Good Score: Less than 30 mg of albumin per gram of urinary creatinine (a normal waste product)

3. Glomerular filtration rate (GFR) (blood test)

This measures how well the kidneys are filtering the blood. Doctors measure blood creatinine levels and perform a calculation to find out your glomerular filtration rate (GFR).

Good Score: Over 90 is good. 60-89 should be monitored. Less than 60 for 3 months indicates kidney disease.

Step 5: Stay healthy

6 things people with kidney disease should do:

  • Lower high blood pressure
  • Manage blood sugar levels
  • Reduce salt intake
  • Avoid NSAIDs, a type of painkiller
  • Moderate protein consumption
  • Get an annual flu shot

9 things everyone should do:

  • Exercise regularly
  • Control weight

Being too heavy raises your blood pressure, which is bad for your kidneys. Try to keep yourself at a healthy weight by keeping active and not overeating. Your body mass index (BMI) is a helpful way of checking whether you’re a healthy weight. You can use the healthy weight calculator to work out your BMI. Aim for at least 150 minutes of moderate-intensity exercise, such as walking, cycling or swimming, every week.

  • Follow a balanced diet: A balanced diet ensures you get all the vitamins and minerals your body needs. Eat plenty of fruit and vegetables, and grains such as wholewheat pasta, bread and rice. Don’t eat too much salty or fatty food.
  • Quit smoking: Smoking slows the flow of blood to the kidneys, which may reduce their function. Smoking also raises the risk of kidney cancer by about 50 percent.
  • Drink only in moderation

Smoking and drinking too much alcohol both raise your blood pressure. High blood pressure is one of the most common causes of kidney disease.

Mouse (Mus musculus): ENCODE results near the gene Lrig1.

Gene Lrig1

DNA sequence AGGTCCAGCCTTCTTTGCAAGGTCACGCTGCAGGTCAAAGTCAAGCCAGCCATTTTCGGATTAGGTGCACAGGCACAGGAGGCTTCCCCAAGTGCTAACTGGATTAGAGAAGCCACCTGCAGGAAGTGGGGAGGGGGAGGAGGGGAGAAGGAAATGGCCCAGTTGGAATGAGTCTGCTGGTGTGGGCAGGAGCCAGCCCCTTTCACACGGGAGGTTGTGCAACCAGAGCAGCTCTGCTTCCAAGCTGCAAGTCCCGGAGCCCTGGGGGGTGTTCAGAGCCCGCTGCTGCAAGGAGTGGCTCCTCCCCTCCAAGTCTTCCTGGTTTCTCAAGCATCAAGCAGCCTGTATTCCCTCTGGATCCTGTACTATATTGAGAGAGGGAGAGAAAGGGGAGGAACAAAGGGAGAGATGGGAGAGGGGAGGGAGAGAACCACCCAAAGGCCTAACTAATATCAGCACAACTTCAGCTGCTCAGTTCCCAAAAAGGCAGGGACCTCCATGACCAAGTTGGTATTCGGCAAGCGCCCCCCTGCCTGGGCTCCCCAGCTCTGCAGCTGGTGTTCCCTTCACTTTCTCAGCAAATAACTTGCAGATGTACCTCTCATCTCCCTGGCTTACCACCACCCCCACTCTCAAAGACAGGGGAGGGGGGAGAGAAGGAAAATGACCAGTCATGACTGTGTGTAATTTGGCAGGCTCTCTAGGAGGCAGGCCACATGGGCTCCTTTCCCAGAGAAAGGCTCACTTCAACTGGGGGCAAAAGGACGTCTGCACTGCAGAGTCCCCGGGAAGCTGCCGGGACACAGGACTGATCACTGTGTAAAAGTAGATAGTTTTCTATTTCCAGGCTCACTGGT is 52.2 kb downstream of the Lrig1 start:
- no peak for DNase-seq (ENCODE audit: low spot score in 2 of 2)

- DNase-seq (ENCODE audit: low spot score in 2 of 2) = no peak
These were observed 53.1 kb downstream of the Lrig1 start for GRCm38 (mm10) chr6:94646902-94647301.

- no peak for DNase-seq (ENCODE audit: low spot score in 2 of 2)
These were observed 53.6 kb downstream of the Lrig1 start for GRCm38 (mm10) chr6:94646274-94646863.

• Stay hydrated: Drinking plenty of fluid will help your kidneys function properly. Your urine should be straw-coloured. If it’s any darker it may be a sign of dehydration.
  • Monitor cholesterol levels
  • Get an annual physical
  • Know your family medical history

Source: KIDNEY.ORG; UK NATIONAL HEALTH SERVICE; UROLOGY CARE FOUNDATION

About STELLA

Stellapharm is one of leading generics pharmaceutical companies and strong producer of anti-viral drugs in Vietnam. The company established in Vietnam in 2000; and focuses on both prescription drugs and non-prescription especially in cardiovascular diseases, antiviral drugs, anti-diabetics drugs, etc. and our products are now used by millions of patients in more than 50 countries worldwide.

The company is globally recognized for its quality through our facilities have been audited and approved by stringent authority like EMA, PMDA, Taiwan GMP, local WHO and others.

Additional information for this article: Stellapharm J.V. Co., Ltd. – Branch 1
A: 40 Tu Do Avenue, Vietnam – Singapore Industrial Park, An Phu Ward, Thuan An City, Binh Duong Province, Vietnam
T: +84 274 376 7470 | F: +84 274 376 7469 | E: info@stellapharm.com | W: www.stellapharm.com